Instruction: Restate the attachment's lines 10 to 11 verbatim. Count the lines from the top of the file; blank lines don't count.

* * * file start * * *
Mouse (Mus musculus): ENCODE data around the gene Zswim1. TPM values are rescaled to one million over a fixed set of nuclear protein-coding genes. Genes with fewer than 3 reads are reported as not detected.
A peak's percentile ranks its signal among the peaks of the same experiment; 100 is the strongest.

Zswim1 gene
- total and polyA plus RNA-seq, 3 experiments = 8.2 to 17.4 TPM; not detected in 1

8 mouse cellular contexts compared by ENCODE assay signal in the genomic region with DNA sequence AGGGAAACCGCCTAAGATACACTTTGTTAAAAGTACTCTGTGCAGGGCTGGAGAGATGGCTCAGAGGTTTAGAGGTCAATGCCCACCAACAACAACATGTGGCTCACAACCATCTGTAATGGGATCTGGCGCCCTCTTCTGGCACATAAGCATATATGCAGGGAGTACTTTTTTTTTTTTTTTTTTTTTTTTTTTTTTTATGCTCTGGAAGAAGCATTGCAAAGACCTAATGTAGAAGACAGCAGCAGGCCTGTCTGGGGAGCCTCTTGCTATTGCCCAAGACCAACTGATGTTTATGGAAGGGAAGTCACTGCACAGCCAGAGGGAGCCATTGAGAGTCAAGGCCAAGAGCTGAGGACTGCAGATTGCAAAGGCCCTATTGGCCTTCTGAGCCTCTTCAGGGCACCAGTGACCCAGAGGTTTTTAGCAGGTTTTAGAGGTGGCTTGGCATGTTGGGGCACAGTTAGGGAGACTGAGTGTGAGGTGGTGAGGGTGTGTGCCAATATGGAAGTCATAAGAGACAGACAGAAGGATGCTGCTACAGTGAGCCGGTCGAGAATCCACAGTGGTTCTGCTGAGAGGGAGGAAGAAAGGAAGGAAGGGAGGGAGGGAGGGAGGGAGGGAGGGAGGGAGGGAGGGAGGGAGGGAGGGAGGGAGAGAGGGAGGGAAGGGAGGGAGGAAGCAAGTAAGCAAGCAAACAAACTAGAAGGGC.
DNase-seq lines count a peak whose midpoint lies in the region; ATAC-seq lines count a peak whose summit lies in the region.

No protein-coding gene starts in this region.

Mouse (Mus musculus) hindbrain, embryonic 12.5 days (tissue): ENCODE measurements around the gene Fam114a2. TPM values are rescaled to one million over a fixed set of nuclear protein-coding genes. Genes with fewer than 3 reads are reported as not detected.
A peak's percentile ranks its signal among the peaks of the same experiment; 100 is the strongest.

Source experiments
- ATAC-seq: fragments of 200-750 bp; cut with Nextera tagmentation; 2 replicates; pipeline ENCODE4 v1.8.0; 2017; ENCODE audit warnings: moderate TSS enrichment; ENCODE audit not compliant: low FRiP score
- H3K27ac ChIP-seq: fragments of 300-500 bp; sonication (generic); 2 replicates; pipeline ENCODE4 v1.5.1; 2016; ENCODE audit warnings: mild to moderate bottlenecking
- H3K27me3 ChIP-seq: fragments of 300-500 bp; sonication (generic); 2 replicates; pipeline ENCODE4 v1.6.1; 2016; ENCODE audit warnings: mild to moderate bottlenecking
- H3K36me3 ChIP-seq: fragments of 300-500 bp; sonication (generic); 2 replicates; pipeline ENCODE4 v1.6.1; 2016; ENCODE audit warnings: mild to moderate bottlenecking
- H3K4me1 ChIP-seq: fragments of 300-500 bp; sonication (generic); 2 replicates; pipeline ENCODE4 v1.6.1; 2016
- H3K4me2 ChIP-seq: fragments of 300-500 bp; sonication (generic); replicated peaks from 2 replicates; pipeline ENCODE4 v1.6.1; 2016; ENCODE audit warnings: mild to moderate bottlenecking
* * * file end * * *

Source experiments
- ATAC-seq: fragments of 200-750 bp; cut with Nextera tagmentation; 2 replicates; pipeline ENCODE4 v1.8.0; 2017; ENCODE audit warnings: moderate TSS enrichment; ENCODE audit not compliant: low FRiP score